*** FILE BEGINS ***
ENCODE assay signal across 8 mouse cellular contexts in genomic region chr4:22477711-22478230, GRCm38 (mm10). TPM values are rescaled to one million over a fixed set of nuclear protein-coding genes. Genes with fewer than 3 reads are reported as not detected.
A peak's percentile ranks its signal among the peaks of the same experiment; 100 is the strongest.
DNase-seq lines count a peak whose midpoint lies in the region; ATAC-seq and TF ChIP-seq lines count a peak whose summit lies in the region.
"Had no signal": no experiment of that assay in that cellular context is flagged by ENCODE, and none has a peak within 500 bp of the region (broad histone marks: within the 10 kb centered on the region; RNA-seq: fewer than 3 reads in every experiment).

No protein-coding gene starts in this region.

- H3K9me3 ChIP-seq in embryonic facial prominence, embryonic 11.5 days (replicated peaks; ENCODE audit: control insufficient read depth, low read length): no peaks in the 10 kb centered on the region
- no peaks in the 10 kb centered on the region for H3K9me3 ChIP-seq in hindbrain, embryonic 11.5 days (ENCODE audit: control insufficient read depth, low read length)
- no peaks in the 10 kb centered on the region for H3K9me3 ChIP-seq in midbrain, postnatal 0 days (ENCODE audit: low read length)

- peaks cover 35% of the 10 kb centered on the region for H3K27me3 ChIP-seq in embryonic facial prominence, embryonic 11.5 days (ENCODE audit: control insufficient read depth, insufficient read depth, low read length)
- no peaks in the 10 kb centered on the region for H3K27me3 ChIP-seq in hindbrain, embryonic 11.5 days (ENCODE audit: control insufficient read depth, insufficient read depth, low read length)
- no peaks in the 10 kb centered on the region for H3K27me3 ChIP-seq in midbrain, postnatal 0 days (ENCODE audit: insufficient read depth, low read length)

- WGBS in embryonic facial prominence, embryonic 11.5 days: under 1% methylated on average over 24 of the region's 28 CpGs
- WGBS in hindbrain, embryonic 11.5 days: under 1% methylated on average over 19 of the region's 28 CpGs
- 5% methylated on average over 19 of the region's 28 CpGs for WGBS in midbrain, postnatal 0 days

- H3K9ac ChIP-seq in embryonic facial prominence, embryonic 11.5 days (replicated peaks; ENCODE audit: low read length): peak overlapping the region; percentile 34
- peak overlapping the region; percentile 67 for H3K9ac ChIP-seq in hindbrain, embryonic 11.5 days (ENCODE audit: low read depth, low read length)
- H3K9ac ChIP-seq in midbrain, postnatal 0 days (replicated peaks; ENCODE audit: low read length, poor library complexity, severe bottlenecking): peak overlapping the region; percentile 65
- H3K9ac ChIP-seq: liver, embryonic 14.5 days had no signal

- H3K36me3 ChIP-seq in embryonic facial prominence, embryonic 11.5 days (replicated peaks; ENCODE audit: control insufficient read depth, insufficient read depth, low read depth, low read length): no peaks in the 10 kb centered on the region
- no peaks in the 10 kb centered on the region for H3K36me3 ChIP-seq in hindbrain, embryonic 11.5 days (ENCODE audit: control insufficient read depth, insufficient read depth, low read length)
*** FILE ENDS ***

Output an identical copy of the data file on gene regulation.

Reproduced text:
ENCODE assay signal across 8 mouse cellular contexts in genomic region chr4:22477711-22478230, GRCm38 (mm10). TPM values are rescaled to one million over a fixed set of nuclear protein-coding genes. Genes with fewer than 3 reads are reported as not detected.
A peak's percentile ranks its signal among the peaks of the same experiment; 100 is the strongest.
DNase-seq lines count a peak whose midpoint lies in the region; ATAC-seq and TF ChIP-seq lines count a peak whose summit lies in the region.
"Had no signal": no experiment of that assay in that cellular context is flagged by ENCODE, and none has a peak within 500 bp of the region (broad histone marks: within the 10 kb centered on the region; RNA-seq: fewer than 3 reads in every experiment).

No protein-coding gene starts in this region.

- H3K9me3 ChIP-seq in embryonic facial prominence, embryonic 11.5 days (replicated peaks; ENCODE audit: control insufficient read depth, low read length): no peaks in the 10 kb centered on the region
- no peaks in the 10 kb centered on the region for H3K9me3 ChIP-seq in hindbrain, embryonic 11.5 days (ENCODE audit: control insufficient read depth, low read length)
- no peaks in the 10 kb centered on the region for H3K9me3 ChIP-seq in midbrain, postnatal 0 days (ENCODE audit: low read length)

- peaks cover 35% of the 10 kb centered on the region for H3K27me3 ChIP-seq in embryonic facial prominence, embryonic 11.5 days (ENCODE audit: control insufficient read depth, insufficient read depth, low read length)
- no peaks in the 10 kb centered on the region for H3K27me3 ChIP-seq in hindbrain, embryonic 11.5 days (ENCODE audit: control insufficient read depth, insufficient read depth, low read length)
- no peaks in the 10 kb centered on the region for H3K27me3 ChIP-seq in midbrain, postnatal 0 days (ENCODE audit: insufficient read depth, low read length)

- WGBS in embryonic facial prominence, embryonic 11.5 days: under 1% methylated on average over 24 of the region's 28 CpGs
- WGBS in hindbrain, embryonic 11.5 days: under 1% methylated on average over 19 of the region's 28 CpGs
- 5% methylated on average over 19 of the region's 28 CpGs for WGBS in midbrain, postnatal 0 days

- H3K9ac ChIP-seq in embryonic facial prominence, embryonic 11.5 days (replicated peaks; ENCODE audit: low read length): peak overlapping the region; percentile 34
- peak overlapping the region; percentile 67 for H3K9ac ChIP-seq in hindbrain, embryonic 11.5 days (ENCODE audit: low read depth, low read length)
- H3K9ac ChIP-seq in midbrain, postnatal 0 days (replicated peaks; ENCODE audit: low read length, poor library complexity, severe bottlenecking): peak overlapping the region; percentile 65
- H3K9ac ChIP-seq: liver, embryonic 14.5 days had no signal

- H3K36me3 ChIP-seq in embryonic facial prominence, embryonic 11.5 days (replicated peaks; ENCODE audit: control insufficient read depth, insufficient read depth, low read depth, low read length): no peaks in the 10 kb centered on the region
- no peaks in the 10 kb centered on the region for H3K36me3 ChIP-seq in hindbrain, embryonic 11.5 days (ENCODE audit: control insufficient read depth, insufficient read depth, low read length)